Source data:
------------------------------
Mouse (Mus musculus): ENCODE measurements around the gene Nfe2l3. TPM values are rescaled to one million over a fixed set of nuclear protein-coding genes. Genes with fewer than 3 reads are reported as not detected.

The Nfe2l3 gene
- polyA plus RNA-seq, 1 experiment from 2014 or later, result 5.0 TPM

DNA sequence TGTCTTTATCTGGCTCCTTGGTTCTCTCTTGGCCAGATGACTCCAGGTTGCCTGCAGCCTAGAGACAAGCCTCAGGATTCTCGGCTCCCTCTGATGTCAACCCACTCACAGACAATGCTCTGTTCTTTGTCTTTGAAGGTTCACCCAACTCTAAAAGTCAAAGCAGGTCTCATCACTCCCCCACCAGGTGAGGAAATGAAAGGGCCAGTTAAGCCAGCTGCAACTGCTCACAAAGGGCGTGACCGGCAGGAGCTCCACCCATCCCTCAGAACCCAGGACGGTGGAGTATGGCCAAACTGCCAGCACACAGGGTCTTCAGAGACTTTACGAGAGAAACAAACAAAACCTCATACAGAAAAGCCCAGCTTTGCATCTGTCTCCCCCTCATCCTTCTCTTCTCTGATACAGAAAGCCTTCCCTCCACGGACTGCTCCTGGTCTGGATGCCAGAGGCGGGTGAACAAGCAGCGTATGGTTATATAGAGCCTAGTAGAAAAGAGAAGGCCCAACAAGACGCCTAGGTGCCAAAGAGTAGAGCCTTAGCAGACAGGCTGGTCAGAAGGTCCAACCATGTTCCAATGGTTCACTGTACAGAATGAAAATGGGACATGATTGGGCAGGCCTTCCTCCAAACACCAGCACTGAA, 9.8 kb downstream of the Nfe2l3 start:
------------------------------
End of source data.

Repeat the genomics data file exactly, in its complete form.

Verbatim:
Mouse (Mus musculus): ENCODE measurements around the gene Nfe2l3. TPM values are rescaled to one million over a fixed set of nuclear protein-coding genes. Genes with fewer than 3 reads are reported as not detected.

The Nfe2l3 gene
- polyA plus RNA-seq, 1 experiment from 2014 or later, result 5.0 TPM

DNA sequence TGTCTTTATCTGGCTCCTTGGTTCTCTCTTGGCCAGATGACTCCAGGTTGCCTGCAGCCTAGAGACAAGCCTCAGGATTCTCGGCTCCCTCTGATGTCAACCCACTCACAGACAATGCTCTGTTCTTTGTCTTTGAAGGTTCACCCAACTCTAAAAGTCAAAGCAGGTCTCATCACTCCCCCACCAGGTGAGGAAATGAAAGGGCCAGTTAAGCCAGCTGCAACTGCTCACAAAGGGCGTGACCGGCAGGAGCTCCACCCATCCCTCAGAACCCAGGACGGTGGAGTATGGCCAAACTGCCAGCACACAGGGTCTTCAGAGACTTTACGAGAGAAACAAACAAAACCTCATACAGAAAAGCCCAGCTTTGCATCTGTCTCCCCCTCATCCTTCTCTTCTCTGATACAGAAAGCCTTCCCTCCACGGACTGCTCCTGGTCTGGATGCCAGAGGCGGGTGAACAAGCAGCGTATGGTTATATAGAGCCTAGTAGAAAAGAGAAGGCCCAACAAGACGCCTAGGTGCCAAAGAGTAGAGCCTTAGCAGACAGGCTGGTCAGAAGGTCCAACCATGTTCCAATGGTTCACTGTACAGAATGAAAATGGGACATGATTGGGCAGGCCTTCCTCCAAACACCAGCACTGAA, 9.8 kb downstream of the Nfe2l3 start: